Deficits, Surpluses, and Debt: Definitions

  • Budget deficit: the amount by which government expenditures exceed government revenues in a given year.
    • 2002: Federal government spent $2011 billion while taking in revenues of $1853 billion.
      • $1853 billion - $2011 billion= $158 billion deficit.
  • Budget surplus: the amount by which government revenues exceed government expenditures in a given year.
    • 2000: Revenue - $2025 billion/Expenditures = $1789
      • $2025 billion - $1789 = $236 billion surplus
  • Public debt: total accumulation of the deficits (minus the surplus) the Federal government has incurred through time (beginning with the 1st president).
    • Represents the total amount of money owed by the Federal government to the holders of U.S. securities (Treasuring bills, notes bonds, and U.S. saving bonds).
      • 2002: the amount was $6.2 trillion.
      • The public debt is now $15.6 trillion.

Budget Philosophies

1) Annually Balanced Budget: A budget in which government expenditures and tax collections are equal each year.
  • During times of unemployment and falling incomes, government should balance the budget by 1) increasing tax rates, 2)reduce government expenditures, 3) do both.
    • However, these are all contractionary.
  • During times of rising incomes and inflation, the government must 1) cut tax rates, 2) increase government expenditures, 3) do both.
    • These are all expansionary.
    • Expansionary fiscal policy involves increases in spending, decreases in taxes, or a mixture of both.
  • As seen, this philosophy is said to "intensify the business cycle", or "worsen" the cycle.
    • increase tax rates
    • reduce government expenditures
    • or do both
  • All of these actions are contractionary, meaning it decreases aggregate demand (does not expand)

2) Cyclically Balanced Budget: The equality of the government expenditures and net tax collections over the course of a business cycle. Deficits incurred during periods of recession are offset by surpluses obtained during periods of prosperity (inflation)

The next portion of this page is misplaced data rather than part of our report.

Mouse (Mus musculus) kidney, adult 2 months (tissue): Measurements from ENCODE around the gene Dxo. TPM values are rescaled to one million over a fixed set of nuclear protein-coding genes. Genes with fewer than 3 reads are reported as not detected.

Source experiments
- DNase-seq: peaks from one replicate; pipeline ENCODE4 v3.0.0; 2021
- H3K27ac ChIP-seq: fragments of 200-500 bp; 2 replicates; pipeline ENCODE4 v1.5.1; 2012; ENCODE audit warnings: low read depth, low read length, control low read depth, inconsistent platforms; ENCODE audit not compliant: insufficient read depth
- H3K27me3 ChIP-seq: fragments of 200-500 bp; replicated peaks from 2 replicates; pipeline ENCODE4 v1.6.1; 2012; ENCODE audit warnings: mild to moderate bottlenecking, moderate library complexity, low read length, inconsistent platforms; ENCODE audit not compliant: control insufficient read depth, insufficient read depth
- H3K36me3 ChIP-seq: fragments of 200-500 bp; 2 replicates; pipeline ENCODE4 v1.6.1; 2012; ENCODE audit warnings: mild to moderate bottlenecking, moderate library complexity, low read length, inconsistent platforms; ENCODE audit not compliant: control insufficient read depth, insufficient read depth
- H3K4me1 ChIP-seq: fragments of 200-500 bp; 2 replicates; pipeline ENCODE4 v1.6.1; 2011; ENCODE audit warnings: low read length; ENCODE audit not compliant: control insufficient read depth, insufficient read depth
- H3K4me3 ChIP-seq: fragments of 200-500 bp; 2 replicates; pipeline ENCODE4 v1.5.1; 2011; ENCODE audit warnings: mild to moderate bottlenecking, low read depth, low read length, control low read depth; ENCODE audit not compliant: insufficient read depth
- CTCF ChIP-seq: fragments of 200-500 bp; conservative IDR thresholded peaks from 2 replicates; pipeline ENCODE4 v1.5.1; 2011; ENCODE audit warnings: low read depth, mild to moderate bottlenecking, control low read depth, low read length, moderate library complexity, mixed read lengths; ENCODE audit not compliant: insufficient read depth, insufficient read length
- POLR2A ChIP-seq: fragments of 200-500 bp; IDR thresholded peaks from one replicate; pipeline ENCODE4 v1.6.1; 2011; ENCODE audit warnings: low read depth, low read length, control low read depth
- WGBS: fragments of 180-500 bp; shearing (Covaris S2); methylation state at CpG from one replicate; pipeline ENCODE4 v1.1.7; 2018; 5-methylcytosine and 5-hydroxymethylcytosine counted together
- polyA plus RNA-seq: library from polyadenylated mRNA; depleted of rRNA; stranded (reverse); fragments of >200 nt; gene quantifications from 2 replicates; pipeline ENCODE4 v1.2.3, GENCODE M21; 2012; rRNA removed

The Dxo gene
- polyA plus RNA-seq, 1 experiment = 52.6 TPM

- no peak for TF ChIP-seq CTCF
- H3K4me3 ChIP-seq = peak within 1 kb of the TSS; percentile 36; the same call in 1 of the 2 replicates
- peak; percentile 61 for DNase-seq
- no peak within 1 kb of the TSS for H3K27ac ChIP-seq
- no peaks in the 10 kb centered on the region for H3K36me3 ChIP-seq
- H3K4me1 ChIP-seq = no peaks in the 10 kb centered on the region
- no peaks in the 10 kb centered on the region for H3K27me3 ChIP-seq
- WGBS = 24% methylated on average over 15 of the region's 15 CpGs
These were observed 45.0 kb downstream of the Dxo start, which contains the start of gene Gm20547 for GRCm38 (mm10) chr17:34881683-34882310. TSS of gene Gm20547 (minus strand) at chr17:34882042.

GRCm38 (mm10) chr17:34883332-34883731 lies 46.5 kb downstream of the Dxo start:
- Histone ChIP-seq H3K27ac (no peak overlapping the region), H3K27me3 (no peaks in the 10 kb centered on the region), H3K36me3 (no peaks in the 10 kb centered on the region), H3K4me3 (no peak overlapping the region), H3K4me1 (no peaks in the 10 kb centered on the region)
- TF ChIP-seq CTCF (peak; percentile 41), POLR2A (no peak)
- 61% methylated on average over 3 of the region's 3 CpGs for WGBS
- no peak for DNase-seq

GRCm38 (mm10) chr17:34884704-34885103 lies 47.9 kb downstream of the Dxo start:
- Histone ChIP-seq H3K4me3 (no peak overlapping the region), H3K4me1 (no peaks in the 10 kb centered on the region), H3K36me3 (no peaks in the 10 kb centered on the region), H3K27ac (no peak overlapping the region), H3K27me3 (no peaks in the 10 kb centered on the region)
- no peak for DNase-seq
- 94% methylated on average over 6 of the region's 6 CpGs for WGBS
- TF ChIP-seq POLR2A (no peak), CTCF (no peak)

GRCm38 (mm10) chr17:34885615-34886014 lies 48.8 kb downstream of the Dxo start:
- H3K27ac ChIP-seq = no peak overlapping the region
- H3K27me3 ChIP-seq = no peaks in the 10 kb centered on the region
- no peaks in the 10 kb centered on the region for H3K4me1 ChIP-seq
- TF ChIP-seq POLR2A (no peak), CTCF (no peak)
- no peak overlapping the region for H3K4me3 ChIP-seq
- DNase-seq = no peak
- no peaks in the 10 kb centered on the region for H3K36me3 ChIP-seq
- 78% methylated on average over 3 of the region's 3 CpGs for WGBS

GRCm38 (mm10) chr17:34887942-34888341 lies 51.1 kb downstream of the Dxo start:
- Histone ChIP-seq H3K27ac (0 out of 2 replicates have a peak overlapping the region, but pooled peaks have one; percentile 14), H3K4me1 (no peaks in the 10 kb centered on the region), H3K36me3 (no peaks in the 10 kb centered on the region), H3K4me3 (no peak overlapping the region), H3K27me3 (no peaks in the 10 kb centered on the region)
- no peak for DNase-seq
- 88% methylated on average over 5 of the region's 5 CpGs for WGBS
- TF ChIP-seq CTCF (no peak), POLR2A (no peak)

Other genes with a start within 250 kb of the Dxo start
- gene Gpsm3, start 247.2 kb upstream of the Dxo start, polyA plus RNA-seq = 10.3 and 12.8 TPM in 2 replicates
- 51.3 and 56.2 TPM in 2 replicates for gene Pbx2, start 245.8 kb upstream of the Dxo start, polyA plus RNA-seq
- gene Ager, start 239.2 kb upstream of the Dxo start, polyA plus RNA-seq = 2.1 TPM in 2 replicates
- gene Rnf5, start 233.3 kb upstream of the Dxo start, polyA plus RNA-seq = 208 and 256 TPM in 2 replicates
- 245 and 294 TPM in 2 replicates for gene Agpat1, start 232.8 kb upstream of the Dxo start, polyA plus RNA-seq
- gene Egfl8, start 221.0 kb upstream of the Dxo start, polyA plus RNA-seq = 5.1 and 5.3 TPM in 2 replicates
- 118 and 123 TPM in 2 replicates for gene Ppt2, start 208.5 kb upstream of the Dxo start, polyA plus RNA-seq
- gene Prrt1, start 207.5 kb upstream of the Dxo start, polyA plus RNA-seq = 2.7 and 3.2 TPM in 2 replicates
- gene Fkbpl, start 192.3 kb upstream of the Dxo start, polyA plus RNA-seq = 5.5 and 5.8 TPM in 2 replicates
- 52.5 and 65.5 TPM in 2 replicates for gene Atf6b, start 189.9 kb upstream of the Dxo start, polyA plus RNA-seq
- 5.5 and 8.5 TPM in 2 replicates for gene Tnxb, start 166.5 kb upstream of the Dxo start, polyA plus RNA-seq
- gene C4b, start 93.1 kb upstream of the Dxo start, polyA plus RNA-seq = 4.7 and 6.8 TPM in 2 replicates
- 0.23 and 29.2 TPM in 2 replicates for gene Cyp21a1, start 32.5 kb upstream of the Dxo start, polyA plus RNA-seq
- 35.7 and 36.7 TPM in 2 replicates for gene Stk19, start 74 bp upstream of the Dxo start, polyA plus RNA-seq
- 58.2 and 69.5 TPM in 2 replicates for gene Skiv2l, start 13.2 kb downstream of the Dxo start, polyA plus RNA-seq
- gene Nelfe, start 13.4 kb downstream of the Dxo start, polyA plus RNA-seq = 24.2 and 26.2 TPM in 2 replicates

• Enabled the government to exert a counter-cyclical influence and at the same time, balance its budget.
  • They believe that the budget does not have to be balanced annually, but should be balanced over the course of the business cycle
  • To offset recession, the government should lower taxes, increase spending, purposefully causing a deficit. During the inflation, the government would then raise taxes and cut spending, creating a profit
  • One problem with this budget philosophy is that positive and negative periods of the business cycle are not always equal in magnitude or occur for the same length of time (McConnell 326).
3) Functional Finance: is the use of fiscal policy to achieve a noninflationary full-employment GDP without worrying about the effect of public debt
  • Is often concered with annually or cyclically balance budged
  • It's main purpose is to provide noninflationary full employment to balance the eocnomy rather than the budget
  • If it causes then deficits or persistent surplus then thats okay because in the governments eyes those issues are minor compared to prolonged recession or inflation
  • The Federal Budget is key for achieving and maintaining marcro stability

Keynesians emphasize the use of fiscal policy to spur demand whenever it is needed, deeming necessary in order to spur the economy.

Causes of Public Debt

  • Wars: In times of war national defense spending dramatically increase, therefore increasing the amount of debt
    • In the second world war, the government sold bonds to finance the war which resulted in a large public debt as the government would have to pay back those bonds eventually
  • Recessions: During a recession, the government's revenue decreases due to less disposable income held by the public. In addition, the government is often expected to take some course of action that requires spending, which also creates public debt. Keynesian philosophy encourages deficit spending to spur demand, pushing the economy out of a recession through chain-reaction spending.
  • Lack of Fiscal Discipline: Illogical decisions made by elected leaders also contributes to the public debt. The government often takes actions that many economists would consider to be 'wrong' given the situation, which leads to a worse economy and more spending. (McConnel & Brue 327)